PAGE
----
Wynn envisioned a new level of multi-million and billion-dollar world class super-resorts on the Strip. He began purchasing famous aging properties and was the first to introduce “implosions” as the latest form of entertainment on Las Vegas Boulevard.

By definition, implosions are the 180-degree opposite of “explosions” whereby charges are strategically placed so as to cause a structure to violently collapse inward.

On October 27, 1993, the famous Dunes Hotel and Casino was imploded with great fanfare. In its place, Wynn built the spectacular Bellagio. Its opening in 1998 alone cost a reported $88 million and Wynn’s centrally-located Strip-centric implosion of the iconic Dunes set in motion a trend of “out with the old and in with the new” that exists to this day.

Next to go was the Landmark Hotel and Casino located just one block off the Strip – on Paradise Road across from the Las Vegas Convention Center. Originally owned by Howard Hughes, and after changing hands numerous times, it was imploded in 1995 and today is the site of a vast expansion to host some of the largest trade shows in the world.

One year later, the Sands – once home of the famed Rat Pack – was imploded on November 26, 1996 to make way for the luxurious Venetian.

That same year, the Hacienda on the South end of the Strip – near the famed “Welcome to Las Vegas” sign – was imploded on New Years Eve 1977 to make way for today’s Mandalay Bay.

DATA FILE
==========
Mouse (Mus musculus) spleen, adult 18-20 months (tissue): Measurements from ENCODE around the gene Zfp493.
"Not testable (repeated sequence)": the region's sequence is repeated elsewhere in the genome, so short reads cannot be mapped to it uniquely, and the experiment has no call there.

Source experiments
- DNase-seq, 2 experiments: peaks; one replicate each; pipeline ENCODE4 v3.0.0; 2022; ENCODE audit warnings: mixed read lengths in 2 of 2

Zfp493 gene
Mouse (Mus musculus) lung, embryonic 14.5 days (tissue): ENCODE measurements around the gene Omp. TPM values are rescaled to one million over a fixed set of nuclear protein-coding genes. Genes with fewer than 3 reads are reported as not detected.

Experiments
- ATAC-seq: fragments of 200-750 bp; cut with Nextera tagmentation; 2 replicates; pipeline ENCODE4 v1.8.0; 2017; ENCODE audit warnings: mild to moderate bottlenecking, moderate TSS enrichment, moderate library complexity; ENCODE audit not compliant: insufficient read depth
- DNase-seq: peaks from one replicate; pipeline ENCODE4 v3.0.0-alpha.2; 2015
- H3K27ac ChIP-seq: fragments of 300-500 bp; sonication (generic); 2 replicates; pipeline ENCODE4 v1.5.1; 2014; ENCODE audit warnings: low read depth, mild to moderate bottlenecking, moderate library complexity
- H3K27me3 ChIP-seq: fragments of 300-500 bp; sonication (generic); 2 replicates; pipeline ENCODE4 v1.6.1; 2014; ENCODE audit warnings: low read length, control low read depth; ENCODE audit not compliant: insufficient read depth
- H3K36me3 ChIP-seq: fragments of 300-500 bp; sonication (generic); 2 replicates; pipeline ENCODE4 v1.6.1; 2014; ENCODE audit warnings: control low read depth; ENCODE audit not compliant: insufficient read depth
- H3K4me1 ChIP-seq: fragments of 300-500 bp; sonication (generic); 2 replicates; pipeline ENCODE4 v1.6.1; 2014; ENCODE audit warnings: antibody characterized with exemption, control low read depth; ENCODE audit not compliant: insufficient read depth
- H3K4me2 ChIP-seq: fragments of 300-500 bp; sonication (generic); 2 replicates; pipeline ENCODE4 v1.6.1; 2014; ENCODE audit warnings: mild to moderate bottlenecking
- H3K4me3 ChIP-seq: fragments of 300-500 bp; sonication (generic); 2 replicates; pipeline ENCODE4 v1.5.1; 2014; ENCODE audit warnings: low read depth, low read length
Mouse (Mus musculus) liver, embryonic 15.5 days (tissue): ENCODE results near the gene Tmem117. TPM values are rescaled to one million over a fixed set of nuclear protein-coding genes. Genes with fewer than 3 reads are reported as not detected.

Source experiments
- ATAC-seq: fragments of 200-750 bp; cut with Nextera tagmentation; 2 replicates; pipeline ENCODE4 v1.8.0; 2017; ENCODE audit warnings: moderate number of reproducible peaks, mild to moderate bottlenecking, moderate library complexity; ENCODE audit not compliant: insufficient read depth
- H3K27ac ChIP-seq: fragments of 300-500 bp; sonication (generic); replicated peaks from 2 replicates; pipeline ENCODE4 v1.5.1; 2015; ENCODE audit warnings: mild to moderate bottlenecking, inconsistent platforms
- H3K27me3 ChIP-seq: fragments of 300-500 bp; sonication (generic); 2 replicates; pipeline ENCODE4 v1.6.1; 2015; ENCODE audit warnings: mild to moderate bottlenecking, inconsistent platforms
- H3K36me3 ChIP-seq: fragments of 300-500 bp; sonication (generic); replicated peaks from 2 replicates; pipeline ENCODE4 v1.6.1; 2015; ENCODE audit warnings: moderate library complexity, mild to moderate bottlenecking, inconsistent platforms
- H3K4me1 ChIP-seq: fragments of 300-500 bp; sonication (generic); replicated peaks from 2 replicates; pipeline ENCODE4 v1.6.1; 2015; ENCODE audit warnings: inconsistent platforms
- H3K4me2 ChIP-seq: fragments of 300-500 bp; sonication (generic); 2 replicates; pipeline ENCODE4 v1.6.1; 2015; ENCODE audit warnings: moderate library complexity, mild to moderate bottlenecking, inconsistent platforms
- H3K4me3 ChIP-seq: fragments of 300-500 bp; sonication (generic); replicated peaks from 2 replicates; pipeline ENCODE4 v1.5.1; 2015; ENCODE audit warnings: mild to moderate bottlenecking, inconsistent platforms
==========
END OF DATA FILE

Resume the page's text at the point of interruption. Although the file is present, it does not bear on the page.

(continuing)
Two years later, the original Aladdin – where Elvis got married – was imploded in April 1998. Two years later it reopened as a “bigger and better” new Aladdin that lingered until 2007, when it was renovated and reopened as Planet Hollywood.

In 2000, at the North end of the Strip, the old Thunderbird (later renamed El Rancho to honor the original El Rancho that burned down across the street) was imploded with fanfare and 700 pounds of explosives to make way for Turnberry Towers condominiums and the “never quite completed” Fontainebleau (now again under construction and slated to open next year as The Drew).

In addition to building the twin Mirage and Treasure Island locations (1989 and 1993 respectively), Wynn purchased the aging Desert Inn across the street on its 50th anniversary for $275 million and later proceeded to implode it in two stages – 2001 and 2004 – for his new Wynn Las Vegas. The Encore was added next door in 2008.